Data supplied in accordance with the SHS NMDS, known as the SHSC, builds a comprehensive picture of clients, the specialist homelessness services that were provided to them and the outcomes achieved for those clients (Figure FRAMEWORK.1). The SHSC data provide a measure of the service response directed to those who are experiencing housing difficulty. The data do not provide a measure of the extent of homelessness in the community, although SHSC data on emergency accommodation and supported accommodation do contribute to the profile on homelessness in Australia.

Figure FRAMEWORK.1: Conceptual framework of the Specialist Homelessness Services Collection

The flow diagram illustrates the relationships between the clients of specialist homelessness services, the assistance provided, and the outcomes for the client. The data collected on each of these 3 items were collected from more than 1,600 specialist homelessness agencies in 2019–20.

The data collected by agencies are based on periods of support provided to clients. Support periods vary in terms of their duration, the number of contacts between SHS workers and clients during the period, and the reasons that support ends. Some support periods are relatively short—and are likely to have begun and ended in 2019–20—while others are much longer, many of which might have been ongoing from the previous year and/or were still ongoing at the end of 2019–20.

Further information about the collection and information about the quality of the data obtained through the SHSC for 2019–20 is available in Technical information.

What are specialist homelessness services agencies?

A specialist homelessness service in scope for the SHSC is an organisation that receives government funding to deliver accommodation related and/or personal services to people who are homeless or at risk of homelessness. While it is recognised that other organisations not directly funded by governments also provide a wide range of services to this sector, these organisations are not required to provide data to the SHSC.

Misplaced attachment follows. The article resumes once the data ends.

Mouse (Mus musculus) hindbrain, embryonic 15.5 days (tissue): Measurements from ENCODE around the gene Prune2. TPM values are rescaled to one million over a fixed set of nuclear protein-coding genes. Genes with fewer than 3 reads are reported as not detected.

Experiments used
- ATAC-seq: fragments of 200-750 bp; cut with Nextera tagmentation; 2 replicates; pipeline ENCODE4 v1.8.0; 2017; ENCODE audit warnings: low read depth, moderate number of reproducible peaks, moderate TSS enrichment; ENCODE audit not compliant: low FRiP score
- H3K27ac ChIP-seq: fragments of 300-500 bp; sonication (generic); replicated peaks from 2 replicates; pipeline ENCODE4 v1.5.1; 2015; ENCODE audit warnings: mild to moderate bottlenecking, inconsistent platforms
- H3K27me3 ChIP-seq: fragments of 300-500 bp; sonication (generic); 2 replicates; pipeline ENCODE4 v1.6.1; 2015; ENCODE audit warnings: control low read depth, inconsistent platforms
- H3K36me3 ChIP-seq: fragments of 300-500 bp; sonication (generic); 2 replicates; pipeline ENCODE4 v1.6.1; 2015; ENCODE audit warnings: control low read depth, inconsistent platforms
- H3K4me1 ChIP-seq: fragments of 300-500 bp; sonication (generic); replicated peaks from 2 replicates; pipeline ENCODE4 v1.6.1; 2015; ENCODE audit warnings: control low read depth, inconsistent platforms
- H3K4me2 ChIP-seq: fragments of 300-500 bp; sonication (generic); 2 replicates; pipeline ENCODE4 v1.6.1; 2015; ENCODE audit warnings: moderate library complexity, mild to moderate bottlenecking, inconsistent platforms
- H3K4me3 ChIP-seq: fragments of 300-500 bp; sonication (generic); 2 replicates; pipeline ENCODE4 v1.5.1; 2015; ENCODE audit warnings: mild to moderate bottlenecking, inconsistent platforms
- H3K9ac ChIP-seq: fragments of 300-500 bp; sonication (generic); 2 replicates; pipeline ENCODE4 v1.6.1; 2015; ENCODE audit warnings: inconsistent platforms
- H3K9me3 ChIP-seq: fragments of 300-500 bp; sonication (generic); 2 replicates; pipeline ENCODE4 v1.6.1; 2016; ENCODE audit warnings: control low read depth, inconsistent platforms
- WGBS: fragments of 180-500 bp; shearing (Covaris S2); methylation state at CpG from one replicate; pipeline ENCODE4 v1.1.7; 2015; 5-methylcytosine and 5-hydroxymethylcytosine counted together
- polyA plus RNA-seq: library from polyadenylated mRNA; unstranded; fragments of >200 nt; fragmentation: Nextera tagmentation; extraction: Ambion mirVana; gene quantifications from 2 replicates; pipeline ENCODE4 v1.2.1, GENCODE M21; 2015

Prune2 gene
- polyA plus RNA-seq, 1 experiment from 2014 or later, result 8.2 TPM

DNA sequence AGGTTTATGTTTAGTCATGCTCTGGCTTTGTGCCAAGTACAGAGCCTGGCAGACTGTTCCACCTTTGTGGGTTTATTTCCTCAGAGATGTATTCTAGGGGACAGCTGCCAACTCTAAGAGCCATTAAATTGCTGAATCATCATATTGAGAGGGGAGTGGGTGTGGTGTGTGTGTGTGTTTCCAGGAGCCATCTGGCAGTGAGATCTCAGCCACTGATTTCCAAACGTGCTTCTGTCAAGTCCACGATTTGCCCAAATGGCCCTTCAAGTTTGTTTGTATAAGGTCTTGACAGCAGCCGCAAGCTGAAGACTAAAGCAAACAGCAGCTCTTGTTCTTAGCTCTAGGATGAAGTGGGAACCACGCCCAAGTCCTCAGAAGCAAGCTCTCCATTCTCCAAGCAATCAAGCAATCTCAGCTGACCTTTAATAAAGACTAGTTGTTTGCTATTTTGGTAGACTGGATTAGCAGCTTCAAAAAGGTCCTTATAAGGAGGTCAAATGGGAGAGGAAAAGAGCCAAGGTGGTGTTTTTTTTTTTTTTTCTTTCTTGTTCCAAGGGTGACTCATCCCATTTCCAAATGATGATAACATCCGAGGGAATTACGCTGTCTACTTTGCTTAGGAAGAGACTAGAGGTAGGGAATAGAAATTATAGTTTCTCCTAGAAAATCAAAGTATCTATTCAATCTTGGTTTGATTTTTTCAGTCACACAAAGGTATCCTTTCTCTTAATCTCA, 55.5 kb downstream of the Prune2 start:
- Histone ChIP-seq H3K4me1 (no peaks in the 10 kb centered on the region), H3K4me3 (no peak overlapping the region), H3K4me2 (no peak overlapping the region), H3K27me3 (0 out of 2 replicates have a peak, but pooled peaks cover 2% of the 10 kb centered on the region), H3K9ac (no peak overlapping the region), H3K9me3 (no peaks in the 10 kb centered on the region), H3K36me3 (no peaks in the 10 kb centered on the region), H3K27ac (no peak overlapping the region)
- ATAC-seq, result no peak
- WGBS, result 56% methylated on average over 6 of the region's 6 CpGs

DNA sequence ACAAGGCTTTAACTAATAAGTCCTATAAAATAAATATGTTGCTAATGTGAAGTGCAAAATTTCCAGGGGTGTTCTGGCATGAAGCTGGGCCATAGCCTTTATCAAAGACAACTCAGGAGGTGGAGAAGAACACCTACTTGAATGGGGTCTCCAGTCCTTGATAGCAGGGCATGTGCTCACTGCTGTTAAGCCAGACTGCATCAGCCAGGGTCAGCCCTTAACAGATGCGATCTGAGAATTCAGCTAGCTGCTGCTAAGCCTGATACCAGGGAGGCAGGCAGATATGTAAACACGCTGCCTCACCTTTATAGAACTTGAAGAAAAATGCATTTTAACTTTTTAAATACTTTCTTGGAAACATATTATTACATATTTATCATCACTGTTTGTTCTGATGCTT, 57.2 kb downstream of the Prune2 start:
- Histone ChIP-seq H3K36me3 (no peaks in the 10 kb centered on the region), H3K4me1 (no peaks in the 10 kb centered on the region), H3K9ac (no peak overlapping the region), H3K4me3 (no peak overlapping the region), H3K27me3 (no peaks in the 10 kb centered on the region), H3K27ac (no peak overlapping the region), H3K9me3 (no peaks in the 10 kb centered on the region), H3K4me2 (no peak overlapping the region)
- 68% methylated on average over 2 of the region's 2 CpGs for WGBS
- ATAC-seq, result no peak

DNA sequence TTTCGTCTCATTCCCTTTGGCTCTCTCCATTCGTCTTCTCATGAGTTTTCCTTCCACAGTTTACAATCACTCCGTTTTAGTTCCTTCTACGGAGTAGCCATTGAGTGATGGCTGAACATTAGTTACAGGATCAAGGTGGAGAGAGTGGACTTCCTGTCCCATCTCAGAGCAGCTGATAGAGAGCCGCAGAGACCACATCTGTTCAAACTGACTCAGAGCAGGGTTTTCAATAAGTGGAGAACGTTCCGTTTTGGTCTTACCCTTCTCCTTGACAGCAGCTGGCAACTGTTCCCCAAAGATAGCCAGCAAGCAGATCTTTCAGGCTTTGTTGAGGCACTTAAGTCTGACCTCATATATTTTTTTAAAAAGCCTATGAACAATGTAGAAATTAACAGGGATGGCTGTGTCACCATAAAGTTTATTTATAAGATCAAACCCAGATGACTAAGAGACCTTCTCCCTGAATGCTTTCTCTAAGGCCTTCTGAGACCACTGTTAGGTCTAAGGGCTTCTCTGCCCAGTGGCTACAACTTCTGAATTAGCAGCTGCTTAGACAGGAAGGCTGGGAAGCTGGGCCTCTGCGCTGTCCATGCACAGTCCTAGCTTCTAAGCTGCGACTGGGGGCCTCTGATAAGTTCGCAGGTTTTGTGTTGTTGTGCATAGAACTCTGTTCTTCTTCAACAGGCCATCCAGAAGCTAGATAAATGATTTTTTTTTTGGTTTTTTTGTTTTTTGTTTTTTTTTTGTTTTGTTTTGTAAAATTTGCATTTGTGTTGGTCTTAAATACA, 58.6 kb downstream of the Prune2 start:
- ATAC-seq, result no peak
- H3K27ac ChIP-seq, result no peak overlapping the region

SHS agencies vary in size and in the types of assistance they provide. Across Australia, agencies provide services aimed at prevention and early intervention, as well as crisis and post crisis assistance to support people experiencing or at risk of homelessness. For example, some agencies focus specifically on assisting people experiencing homelessness, while others deliver a broader range of services, including youth services, family and domestic violence services and housing support services to those at risk of becoming homeless. The service types an agency delivers range from basic, short-term interventions such as advice and information, meals and shower or laundry facilities through to more specialised, time intensive services such as financial advice and counselling and professional legal services (see Glossary for a complete list of service types).

Nationally 1,625 agencies delivered specialist homelessness services to almost 290,500 clients during 2019–20 (Figure FRAMEWORK.2).

Figure FRAMEWORK.2: Specialist homelessness agencies and clients by jurisdiction, 2019–20

This map of Australia shows the number of clients and homelessness agencies in each jurisdiction. In addition, each state and territory is differentially coloured according to a rating scale for the number of clients per 10,000 population. The Northern Territory had the highest rate while Queensland, New South Wales and Western Australia had the lowest client rates in 2019–20.


  1. Clients may access services in more than one state or territory, therefore the Australia total will be less than the sum of jurisdictions.